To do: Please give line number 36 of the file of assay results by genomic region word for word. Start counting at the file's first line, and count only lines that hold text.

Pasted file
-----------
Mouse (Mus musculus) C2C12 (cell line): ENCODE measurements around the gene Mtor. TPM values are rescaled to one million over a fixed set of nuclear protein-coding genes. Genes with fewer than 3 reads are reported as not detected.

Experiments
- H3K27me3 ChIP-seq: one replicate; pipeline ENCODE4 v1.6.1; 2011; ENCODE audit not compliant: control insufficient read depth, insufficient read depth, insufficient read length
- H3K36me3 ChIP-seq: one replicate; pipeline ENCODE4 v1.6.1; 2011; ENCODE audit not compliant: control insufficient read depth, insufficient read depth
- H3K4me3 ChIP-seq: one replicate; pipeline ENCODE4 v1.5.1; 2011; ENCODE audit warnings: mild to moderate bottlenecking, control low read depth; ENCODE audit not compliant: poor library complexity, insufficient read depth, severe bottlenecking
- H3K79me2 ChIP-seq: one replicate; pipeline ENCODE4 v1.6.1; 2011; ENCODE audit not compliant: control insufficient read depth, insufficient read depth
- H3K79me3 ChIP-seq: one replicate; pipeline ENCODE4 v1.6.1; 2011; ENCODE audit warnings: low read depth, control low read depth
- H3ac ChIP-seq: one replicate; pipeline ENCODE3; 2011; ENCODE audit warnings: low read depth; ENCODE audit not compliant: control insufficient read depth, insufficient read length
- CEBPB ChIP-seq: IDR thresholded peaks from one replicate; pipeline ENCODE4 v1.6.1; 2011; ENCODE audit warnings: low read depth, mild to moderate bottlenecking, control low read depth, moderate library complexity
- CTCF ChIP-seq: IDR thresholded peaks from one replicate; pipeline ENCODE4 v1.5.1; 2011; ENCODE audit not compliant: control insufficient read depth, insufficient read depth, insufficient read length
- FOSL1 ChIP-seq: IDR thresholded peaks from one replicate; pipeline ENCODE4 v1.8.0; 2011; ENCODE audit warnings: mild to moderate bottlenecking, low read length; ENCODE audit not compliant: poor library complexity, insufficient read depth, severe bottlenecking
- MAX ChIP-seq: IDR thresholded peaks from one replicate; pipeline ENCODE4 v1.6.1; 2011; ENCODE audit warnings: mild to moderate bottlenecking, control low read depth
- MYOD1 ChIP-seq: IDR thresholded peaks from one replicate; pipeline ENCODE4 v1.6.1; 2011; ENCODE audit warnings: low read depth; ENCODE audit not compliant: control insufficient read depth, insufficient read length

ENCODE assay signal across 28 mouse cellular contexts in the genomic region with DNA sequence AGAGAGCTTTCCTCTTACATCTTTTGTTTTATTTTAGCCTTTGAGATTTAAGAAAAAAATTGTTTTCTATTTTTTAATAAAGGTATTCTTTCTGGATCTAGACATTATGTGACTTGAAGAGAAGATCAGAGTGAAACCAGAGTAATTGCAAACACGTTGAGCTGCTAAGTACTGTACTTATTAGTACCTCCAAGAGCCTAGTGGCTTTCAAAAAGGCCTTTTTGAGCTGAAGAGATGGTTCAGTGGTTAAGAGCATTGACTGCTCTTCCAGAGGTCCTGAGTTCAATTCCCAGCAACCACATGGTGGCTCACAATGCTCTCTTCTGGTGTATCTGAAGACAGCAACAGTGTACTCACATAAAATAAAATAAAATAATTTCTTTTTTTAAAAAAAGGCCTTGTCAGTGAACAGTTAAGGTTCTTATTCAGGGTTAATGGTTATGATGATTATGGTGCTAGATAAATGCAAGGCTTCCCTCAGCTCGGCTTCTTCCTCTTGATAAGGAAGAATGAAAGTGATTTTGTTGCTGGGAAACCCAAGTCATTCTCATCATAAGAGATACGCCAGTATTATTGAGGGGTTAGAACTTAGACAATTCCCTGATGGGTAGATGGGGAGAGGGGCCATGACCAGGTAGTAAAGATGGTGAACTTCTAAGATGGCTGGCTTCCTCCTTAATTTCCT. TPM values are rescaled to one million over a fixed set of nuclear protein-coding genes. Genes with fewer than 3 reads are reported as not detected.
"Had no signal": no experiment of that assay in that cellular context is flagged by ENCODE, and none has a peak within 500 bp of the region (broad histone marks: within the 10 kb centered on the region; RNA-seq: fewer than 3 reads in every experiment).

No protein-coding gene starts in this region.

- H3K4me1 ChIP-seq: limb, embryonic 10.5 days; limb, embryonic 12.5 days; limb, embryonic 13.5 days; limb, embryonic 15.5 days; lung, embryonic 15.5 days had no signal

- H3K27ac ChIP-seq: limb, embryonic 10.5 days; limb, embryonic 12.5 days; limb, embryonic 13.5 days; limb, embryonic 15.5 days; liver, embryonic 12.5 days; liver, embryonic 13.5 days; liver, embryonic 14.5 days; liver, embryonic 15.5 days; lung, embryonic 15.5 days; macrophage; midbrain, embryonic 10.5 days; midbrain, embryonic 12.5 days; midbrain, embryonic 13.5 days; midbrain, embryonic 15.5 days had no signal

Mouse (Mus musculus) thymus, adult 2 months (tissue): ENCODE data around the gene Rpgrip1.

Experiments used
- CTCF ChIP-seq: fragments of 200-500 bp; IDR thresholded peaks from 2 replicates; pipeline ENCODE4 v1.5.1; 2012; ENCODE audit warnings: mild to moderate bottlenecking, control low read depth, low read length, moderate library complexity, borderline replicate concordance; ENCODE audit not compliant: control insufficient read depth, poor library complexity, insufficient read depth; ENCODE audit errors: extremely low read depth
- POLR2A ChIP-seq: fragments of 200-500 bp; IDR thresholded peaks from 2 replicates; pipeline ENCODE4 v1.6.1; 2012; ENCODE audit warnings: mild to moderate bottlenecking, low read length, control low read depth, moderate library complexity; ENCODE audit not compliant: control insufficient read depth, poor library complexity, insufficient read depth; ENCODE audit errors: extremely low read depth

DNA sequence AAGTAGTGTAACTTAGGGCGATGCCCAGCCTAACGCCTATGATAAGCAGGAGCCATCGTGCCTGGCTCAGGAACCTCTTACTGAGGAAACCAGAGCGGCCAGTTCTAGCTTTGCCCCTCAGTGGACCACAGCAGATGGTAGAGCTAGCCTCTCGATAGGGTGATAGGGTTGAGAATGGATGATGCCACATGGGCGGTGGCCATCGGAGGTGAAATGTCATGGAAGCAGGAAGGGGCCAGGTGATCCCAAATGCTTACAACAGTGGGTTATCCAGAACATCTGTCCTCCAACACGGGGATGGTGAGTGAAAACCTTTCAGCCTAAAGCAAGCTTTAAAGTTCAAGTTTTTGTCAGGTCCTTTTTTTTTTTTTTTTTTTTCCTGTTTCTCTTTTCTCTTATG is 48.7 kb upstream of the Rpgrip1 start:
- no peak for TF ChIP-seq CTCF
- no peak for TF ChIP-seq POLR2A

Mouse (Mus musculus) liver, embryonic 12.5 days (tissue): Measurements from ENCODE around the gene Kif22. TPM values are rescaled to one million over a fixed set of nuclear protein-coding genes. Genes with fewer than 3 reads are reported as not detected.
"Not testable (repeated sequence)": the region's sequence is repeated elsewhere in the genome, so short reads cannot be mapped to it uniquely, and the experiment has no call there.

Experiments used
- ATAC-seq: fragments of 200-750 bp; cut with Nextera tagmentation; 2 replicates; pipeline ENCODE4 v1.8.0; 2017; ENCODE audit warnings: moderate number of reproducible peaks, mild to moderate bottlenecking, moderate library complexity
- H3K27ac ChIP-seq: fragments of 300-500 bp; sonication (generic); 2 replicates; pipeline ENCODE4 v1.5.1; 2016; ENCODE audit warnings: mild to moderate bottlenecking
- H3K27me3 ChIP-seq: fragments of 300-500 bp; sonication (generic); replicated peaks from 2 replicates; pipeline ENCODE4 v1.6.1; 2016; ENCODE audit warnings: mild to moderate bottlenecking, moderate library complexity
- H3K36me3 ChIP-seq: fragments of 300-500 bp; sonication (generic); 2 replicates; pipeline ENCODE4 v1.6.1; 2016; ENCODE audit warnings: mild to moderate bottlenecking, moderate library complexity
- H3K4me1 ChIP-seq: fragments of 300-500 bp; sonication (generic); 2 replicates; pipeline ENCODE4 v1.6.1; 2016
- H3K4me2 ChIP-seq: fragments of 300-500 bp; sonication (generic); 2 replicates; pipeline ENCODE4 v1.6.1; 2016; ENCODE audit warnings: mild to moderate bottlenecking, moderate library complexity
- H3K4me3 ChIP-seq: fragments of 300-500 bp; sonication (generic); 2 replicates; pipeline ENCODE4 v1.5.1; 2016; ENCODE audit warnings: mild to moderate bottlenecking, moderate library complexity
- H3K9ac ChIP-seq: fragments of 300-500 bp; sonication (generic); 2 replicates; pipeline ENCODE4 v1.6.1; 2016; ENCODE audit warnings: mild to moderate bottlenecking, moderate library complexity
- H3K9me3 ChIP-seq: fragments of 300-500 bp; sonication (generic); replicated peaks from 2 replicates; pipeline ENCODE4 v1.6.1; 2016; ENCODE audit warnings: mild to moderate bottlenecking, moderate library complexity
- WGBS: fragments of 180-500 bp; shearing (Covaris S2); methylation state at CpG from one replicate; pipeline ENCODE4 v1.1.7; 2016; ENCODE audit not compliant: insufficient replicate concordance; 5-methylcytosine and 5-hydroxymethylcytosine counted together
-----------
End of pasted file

- H3K9ac ChIP-seq: fragments of 300-500 bp; sonication (generic); 2 replicates; pipeline ENCODE4 v1.6.1; 2016; ENCODE audit warnings: mild to moderate bottlenecking, moderate library complexity